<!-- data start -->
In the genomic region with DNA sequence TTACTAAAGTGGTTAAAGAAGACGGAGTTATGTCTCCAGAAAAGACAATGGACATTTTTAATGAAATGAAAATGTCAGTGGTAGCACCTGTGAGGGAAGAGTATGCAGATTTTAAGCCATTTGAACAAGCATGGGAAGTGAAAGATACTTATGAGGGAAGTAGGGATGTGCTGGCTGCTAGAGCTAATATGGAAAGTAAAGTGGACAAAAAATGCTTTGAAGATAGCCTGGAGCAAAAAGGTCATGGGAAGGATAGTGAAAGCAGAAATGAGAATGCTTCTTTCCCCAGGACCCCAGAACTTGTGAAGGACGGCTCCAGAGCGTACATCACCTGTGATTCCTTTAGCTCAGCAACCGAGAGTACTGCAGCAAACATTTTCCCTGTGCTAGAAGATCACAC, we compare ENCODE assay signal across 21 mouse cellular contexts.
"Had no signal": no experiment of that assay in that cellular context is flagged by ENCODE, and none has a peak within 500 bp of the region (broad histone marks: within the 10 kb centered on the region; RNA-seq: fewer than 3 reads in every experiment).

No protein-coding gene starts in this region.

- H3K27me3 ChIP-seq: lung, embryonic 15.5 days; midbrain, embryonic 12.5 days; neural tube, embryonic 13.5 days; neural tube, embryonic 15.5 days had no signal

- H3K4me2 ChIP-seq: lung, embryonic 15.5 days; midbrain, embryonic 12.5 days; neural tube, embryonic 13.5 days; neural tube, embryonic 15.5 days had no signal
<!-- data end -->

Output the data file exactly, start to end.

In the genomic region with DNA sequence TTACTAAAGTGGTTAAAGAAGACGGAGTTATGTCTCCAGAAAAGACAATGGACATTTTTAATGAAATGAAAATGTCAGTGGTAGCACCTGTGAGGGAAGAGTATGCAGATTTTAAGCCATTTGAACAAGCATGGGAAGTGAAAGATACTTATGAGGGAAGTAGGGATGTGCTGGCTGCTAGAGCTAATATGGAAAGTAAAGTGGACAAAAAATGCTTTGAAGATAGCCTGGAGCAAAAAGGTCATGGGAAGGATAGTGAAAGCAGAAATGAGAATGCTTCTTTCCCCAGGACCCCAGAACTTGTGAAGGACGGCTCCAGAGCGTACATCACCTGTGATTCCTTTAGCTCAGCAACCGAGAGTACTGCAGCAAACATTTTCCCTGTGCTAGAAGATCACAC, we compare ENCODE assay signal across 21 mouse cellular contexts.
"Had no signal": no experiment of that assay in that cellular context is flagged by ENCODE, and none has a peak within 500 bp of the region (broad histone marks: within the 10 kb centered on the region; RNA-seq: fewer than 3 reads in every experiment).

No protein-coding gene starts in this region.

- H3K27me3 ChIP-seq: lung, embryonic 15.5 days; midbrain, embryonic 12.5 days; neural tube, embryonic 13.5 days; neural tube, embryonic 15.5 days had no signal

- H3K4me2 ChIP-seq: lung, embryonic 15.5 days; midbrain, embryonic 12.5 days; neural tube, embryonic 13.5 days; neural tube, embryonic 15.5 days had no signal